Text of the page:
Quick. In five seconds or less can you recall the exact date and time of your last doctor’s visit? Could you remember when your next prescription refill is due? If one of your children or your spouse was suddenly rushed to the hospital, could you quickly gather all the necessary health insurance papers and relevant medical records?
If you answered no to any of the above questions, you’re not alone. Of all the records we keep in our home filing cabinet, few are as important as our medical records. Not only do they inform our doctors of any special care we require, but they also help us stay up- to-date on our medical progress and help us plan for future medical needs. In the event of a medical emergency, the more organized you are before the crisis, the better your chances for coming through the event with the least number of complications.
Perhaps the biggest challenge of storing personal medical records is the sheer amount of paperwork itself. After all, every doctor’s visit, every pharmacy prescription, and every insurance payment generates at least one to two sheets of paper. For example, one 30-minute doctor’s visit alone could easily result in five or more pieces of paper—diagnosis information, doctor’s bill, prescription and drug info sheet, health insurance authorization and insurance statement. With so many papers to keep track of, it’s no wonder many people give up and just toss it all into a “to do” pile.
However, when it comes to medical information, there are four main categories of paperwork you need to retain: 1) prescription information, 2) general health information, 3) specific medical condition information for each family member, and 4) health insurance information. Look through all the medical records you currently have stored and divide the papers into these four categories.
For prescription information, keep a record of the drug name and dosage amount for each prescription. Also keep note of refill dates and the number of refills remaining. File any drug info sheet your pharmacist gives you, as these may help you quickly identify any drug interactions or dangerous side effects.
General health information may include articles you’ve read about lowering cholesterol, losing weight, or any other topic of interest to you. This information does not need to relate to any specific person or ailment. In contrast, specific medical condition information for each family member should include everything related to a particular disease or ailment someone has. Keep a separate file for each condition and each family member so nothing gets confused.
When organizing your health insurance information, keep a record of every payment and authorization. Also make sure you have the most updated listing of what services are covered and which doctors participate in your health plan. Having accurate insurance information could save you both money and time in the long run.
Filing System for Organizing Medical Claim Info:
1. Insurance Policy Guidelines for Primary Policy
2. Claims to be submitted to Primary Policy Holder
3. Claims submitted, but not paid by Primary Policy Holder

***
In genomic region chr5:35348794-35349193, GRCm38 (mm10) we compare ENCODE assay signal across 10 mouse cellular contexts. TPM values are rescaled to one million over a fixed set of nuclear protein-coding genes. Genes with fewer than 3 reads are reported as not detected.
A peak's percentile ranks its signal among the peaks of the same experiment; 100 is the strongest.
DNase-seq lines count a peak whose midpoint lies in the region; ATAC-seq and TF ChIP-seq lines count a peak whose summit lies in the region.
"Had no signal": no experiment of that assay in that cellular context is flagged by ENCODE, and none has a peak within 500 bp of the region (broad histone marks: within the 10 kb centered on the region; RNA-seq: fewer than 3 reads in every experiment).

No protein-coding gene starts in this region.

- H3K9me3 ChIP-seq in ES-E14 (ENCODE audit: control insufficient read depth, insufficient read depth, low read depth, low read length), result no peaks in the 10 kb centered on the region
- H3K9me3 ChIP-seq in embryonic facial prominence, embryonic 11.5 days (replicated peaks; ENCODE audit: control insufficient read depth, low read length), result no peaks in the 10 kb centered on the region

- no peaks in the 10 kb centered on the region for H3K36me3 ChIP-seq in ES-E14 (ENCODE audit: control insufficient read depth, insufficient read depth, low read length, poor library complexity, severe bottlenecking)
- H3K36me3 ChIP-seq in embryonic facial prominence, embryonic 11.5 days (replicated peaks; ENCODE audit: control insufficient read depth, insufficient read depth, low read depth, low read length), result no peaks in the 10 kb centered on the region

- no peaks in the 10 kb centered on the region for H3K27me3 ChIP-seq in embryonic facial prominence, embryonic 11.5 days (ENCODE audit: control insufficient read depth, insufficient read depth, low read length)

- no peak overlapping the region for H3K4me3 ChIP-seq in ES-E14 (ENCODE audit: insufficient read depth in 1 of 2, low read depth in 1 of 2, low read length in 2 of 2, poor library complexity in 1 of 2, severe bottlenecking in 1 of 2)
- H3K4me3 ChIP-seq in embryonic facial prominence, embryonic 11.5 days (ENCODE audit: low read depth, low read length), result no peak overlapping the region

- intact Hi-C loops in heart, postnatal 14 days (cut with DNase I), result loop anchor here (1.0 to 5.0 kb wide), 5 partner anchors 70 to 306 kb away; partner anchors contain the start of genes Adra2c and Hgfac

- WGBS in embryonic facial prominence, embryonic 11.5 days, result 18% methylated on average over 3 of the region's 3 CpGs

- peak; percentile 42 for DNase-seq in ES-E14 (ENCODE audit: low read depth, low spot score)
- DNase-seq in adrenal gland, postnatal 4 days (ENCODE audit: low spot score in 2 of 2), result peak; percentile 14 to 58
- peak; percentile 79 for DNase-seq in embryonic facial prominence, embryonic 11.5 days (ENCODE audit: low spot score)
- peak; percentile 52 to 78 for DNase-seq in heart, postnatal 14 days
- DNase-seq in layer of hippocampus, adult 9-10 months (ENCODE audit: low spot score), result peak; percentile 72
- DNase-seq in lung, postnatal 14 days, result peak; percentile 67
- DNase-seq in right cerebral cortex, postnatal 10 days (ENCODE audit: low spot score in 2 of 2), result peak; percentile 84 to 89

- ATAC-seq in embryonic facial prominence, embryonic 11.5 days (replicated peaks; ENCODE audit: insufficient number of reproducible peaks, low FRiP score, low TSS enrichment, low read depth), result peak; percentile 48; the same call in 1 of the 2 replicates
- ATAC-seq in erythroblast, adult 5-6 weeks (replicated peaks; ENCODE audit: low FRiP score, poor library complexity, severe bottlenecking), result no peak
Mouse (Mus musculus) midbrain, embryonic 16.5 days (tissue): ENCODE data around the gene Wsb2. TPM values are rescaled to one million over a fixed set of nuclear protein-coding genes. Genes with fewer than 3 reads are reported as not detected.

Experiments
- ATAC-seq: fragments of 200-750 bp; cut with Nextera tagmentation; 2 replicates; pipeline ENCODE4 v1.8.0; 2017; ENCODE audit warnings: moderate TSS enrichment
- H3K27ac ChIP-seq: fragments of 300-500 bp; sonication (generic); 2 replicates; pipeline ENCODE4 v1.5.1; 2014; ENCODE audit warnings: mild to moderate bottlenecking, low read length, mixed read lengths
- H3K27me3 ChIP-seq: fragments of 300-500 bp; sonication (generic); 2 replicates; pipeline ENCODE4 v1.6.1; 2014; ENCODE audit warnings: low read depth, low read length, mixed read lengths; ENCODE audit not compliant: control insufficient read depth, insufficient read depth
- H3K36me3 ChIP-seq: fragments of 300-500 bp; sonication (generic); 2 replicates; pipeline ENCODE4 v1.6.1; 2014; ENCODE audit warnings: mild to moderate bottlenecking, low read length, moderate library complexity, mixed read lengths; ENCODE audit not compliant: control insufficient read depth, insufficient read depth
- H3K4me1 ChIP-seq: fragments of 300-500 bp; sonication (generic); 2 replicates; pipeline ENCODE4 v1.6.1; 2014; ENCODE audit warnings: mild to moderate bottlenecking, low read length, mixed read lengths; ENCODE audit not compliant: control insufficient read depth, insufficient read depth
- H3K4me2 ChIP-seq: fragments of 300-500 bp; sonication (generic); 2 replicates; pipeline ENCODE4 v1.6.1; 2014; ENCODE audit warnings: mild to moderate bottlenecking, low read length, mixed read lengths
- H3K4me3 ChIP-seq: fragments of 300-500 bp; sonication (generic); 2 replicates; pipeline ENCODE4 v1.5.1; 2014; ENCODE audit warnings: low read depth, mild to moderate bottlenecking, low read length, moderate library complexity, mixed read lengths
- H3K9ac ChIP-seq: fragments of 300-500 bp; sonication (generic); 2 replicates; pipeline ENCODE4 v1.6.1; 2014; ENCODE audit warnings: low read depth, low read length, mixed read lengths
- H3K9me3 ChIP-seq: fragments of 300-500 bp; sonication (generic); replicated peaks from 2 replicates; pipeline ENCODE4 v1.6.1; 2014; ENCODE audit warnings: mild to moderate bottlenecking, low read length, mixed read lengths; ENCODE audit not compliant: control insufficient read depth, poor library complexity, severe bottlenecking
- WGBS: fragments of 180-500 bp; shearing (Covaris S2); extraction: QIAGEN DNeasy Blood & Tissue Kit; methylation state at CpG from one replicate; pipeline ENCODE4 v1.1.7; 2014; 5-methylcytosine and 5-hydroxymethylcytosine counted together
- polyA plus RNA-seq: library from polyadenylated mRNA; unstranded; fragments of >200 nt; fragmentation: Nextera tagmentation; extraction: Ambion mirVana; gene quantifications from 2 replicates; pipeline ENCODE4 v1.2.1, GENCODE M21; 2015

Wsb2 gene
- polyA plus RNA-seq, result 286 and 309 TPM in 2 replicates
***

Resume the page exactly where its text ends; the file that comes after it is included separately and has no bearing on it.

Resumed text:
4. Insurance Policy Guidelines for Supplemental Policy
5. Claims to be submitted to Supplemental Policy Holder
6. Claims submitted to Supplemental Policy Holder, but not paid
7. Claims paid
Your Paper Prescription In the past, there were only four things you could do with all this paper: toss it, stack it, file it the traditional way, or convert it to electronic form using a scanner. Now a fifth option is available—a software program that allows you to keep your information in paper form in your filing cabinet. The incredible search power of the computer enables you to find anything you want in five seconds or less.
This software, Kiplinger’s Taming the Paper Tiger(www.thepapertiger.com ) published by Monticello Enterprises of Sunnyvale, CA, and based on the book Taming the Paper Tiger, utilizes one simple principle: Clutter is Postponed Decisions®. These days, too few people are deciding whether to keep something, where to keep it, how long to keep it, or how to find it. As a result, it sits and sits and sits, until it get buried beneath some new pile.
But consider this. There are only three things you can do with any piece of paper: 1)File it for future reference; 2) Act on it; or 3) Toss it. The Paper Tiger calls it The FAT System™. A major premise of the program is a series of questions called, “The Art of Wastebasketry?. ” The most important question is, “What is the worst possible thing that would happen if I didn’t have this information?” If you can live with the answer, toss it. Additionally, research shows that 80% of what we keep we never use, but frequently we aren’t willing to take that risk. At that point, whether you plan to take action on the item or simply put it away in case you need it in the future, a good filing system is the best alternative to stacks of paper that often turn into outdated and unused clutter.
So before you make another doctor’s appointment, make sure your medical information is the most current and easy to retrieve. By creating an effective filing system today you’ll enable yourself to stay better informed about your health matters. You’ll also be better prepared for doctor’s visits and any medical emergencies, should they occur. Most important, you’ll be able to approach each day with less stress, knowing you can find what you need exactly when you need it.
© Barbara Hemphill is the author of Kiplinger's Taming the Paper Tiger at Work and Taming the Paper Tiger at Home and co-author of Love It or Lose It: Living Clutter-Free Forever. The mission of Hemphill Productivity Institute is to help individuals and organizations create and sustain a productive environment so they can accomplish their work and enjoy their lives. We do this by organizing space, information, and time. We can be reached at 800-427-0237 or at www.ProductiveEnvironment.com